It's an indicator of low combustion chamber pressure I think, I could be wrong. Basically yes though, longer chamber for longer gas residence time to allow increased combustion efficiency. Both RS-25 and Raptor have very short combustion chambers because they have very high pressure chambers with good mixing efficiency and therefore don't need much residence time to achieve high combustion efficiency (by combustion efficiency I'm only referencing getting all of the oxidizer reacted with the fuel, the mixture will still be fuel rich but ensuring there are no O2 molecules exiting the nozzle is important for maximizing efficiency).
>>
>>14737091
I though there could be a opposite effect taking place, higher pressure engine have their gases leave faster which gives them less time to burn
>>
>>14736912
I'm fairly sure the apparent demand reduction is an artifact of SpaceX accelerating their launch timeline and eating up backlog. They're at a point now where commercial flight schedule movement is completely dominated by payload readiness, not by launch vehicle readiness. For example, the Falcon Heavy launch delays this year are because the payloads it's meant to throw up there aren't ready yet. Many such cases.
>>
>>14737085
Not that guy, but no it's not and that's also a difference of at least two orders of magnitude. Take your meds.
>>
>>14736930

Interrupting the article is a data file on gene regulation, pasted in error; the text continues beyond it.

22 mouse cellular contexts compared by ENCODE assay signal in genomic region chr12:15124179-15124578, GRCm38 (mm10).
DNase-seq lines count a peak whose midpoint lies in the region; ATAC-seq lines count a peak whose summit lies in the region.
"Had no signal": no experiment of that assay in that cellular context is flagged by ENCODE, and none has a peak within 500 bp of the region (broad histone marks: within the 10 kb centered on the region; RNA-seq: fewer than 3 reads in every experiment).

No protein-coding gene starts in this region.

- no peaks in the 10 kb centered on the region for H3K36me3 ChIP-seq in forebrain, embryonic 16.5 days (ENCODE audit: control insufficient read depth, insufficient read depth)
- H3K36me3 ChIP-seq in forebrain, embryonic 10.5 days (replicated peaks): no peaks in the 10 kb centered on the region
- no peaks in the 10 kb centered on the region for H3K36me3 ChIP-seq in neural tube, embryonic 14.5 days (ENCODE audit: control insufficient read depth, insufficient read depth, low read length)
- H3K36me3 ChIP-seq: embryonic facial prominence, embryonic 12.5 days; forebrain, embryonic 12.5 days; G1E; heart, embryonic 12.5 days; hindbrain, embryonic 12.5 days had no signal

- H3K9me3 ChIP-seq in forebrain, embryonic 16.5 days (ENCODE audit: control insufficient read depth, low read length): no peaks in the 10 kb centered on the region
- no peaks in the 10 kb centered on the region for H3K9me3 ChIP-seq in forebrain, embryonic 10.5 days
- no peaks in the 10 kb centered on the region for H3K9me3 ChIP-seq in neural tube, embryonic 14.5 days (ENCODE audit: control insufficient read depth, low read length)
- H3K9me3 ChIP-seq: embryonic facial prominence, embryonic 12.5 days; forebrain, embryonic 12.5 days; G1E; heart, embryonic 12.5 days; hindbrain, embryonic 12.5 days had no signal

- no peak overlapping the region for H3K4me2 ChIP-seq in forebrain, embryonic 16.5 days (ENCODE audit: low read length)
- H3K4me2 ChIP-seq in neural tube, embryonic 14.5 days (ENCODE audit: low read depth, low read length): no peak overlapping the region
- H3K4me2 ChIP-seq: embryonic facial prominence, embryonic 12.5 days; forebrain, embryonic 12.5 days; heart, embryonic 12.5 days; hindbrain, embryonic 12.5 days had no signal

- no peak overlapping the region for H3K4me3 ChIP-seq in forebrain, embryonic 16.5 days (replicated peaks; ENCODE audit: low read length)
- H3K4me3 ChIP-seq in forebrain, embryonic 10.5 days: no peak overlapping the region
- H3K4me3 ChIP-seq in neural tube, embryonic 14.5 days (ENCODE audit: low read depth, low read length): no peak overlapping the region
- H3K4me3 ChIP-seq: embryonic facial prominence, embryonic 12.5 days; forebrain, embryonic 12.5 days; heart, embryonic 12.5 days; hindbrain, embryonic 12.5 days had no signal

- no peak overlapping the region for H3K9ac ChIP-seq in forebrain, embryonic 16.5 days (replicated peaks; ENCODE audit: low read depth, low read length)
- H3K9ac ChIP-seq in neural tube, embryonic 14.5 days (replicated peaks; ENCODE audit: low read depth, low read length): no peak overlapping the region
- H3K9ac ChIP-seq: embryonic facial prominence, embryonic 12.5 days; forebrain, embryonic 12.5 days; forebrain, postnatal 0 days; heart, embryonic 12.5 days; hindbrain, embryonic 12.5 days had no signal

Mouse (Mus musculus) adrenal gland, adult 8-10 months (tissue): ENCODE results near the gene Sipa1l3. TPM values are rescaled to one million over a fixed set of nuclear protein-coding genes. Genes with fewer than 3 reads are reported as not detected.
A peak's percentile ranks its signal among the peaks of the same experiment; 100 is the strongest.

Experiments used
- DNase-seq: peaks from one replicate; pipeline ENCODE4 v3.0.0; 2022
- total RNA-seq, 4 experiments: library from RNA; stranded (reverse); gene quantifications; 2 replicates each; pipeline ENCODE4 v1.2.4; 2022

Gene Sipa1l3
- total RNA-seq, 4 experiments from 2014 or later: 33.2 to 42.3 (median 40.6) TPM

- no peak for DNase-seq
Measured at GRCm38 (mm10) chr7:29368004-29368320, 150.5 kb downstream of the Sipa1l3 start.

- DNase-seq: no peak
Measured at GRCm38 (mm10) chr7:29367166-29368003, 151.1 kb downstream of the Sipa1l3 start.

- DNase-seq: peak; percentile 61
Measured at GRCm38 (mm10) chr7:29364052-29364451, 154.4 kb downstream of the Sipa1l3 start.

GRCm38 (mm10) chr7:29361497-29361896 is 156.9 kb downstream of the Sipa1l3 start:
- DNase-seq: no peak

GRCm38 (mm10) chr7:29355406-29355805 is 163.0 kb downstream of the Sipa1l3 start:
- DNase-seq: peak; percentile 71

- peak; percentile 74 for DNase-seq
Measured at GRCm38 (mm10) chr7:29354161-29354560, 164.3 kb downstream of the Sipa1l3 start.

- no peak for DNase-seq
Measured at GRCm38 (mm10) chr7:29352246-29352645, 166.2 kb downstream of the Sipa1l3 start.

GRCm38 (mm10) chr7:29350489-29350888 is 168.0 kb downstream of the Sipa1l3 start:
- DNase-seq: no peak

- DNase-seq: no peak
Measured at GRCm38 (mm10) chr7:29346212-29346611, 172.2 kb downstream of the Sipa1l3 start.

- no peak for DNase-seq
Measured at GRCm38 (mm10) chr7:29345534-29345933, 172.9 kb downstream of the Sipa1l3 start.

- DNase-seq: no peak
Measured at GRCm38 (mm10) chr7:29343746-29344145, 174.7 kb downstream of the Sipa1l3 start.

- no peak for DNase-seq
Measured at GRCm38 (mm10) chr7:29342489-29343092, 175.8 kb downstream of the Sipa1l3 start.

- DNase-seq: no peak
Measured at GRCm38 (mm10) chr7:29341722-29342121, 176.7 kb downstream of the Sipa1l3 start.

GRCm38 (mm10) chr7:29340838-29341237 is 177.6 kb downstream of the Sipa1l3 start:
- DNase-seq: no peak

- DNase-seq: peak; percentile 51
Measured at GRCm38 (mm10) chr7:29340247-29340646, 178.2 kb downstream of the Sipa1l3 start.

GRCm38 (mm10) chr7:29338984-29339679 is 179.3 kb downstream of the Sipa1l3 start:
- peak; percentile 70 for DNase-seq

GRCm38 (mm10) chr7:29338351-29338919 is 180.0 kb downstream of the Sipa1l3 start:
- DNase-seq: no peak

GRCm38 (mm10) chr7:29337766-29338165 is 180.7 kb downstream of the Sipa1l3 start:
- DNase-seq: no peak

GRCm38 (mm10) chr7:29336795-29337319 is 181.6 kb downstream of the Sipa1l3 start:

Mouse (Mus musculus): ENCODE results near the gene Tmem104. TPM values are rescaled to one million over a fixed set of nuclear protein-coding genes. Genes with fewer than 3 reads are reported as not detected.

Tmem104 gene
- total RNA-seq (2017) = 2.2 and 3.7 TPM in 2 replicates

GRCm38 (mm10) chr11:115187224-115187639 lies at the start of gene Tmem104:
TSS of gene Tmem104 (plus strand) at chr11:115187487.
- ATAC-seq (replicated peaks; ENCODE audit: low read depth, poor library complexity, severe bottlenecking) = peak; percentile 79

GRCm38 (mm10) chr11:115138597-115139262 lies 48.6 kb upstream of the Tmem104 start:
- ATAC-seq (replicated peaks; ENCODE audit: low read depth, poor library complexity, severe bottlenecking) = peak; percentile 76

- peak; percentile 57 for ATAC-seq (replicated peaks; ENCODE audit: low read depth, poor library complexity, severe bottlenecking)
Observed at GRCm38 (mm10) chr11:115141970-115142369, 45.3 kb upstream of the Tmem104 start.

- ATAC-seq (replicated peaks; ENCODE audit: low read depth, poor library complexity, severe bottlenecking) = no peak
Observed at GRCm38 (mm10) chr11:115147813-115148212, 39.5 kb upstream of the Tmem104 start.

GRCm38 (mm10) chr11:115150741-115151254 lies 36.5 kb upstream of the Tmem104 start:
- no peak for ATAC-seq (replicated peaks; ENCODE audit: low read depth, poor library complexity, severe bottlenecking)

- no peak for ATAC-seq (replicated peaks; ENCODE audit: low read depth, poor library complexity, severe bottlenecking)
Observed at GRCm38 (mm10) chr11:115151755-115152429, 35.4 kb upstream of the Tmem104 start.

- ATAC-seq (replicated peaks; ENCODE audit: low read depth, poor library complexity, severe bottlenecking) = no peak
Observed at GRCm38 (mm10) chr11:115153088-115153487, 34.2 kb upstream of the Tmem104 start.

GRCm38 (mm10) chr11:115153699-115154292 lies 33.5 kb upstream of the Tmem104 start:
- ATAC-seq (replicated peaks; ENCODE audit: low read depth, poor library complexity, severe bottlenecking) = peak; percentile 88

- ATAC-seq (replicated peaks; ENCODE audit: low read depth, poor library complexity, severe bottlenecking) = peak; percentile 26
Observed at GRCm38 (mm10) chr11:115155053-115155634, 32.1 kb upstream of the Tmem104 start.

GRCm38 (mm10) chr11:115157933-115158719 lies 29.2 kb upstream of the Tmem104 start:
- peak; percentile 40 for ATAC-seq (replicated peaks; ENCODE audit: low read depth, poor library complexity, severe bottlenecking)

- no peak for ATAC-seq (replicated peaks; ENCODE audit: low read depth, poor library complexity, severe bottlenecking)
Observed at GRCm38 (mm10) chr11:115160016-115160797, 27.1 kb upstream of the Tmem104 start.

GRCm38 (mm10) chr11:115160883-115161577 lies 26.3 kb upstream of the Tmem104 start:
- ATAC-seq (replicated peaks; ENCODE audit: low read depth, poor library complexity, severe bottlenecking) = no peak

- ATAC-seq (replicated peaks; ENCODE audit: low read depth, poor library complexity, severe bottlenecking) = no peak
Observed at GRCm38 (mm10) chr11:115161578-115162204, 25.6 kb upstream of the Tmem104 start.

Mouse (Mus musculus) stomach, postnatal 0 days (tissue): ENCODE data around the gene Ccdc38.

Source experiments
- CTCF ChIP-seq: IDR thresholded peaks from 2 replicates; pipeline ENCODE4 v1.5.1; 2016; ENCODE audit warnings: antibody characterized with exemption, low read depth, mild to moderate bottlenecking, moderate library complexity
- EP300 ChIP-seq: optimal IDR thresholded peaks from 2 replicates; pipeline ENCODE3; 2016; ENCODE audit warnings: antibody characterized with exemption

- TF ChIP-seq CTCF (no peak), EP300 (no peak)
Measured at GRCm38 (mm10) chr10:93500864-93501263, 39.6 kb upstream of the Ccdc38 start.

Payloads weren't/aren't ready. FH is good to go whenever.
>>14736967
More or less agreed, however as cost is reduced the commercial space ambitions should increase (we already see this with commercial Moon and Mars robotic missions), and as the commercial sector starts doing things on par with or even exceeding what government missions are doing, the government ambition should also increase (in such a way that total volume of money being spent doesn't change much but procurement pivots to the more economic options).
There's also a chance that government exploration programs cede ground to commercial activity and push farther out as a result. Maybe with much more commercial activity around the Moon and Mars and Asteroids, the government programs shift focus to things only they can currently do effectively, like high power to mass ratio nuclear energy solutions in space, and ultra deep space missions. I would expect that in a world where Starship is doing Moon and Mars landings and spawning a commercial ecosystem of extraterrestrial surface resource exploration, the government would take advantage of Starship to launch some very large, advanced probe spacecraft to go orbit the gas giants and ice giants and Kuiper belt objects, things on the scale of the Leviathan Venus probe concept and perhaps even bigger depending on where they're going and what they're doing.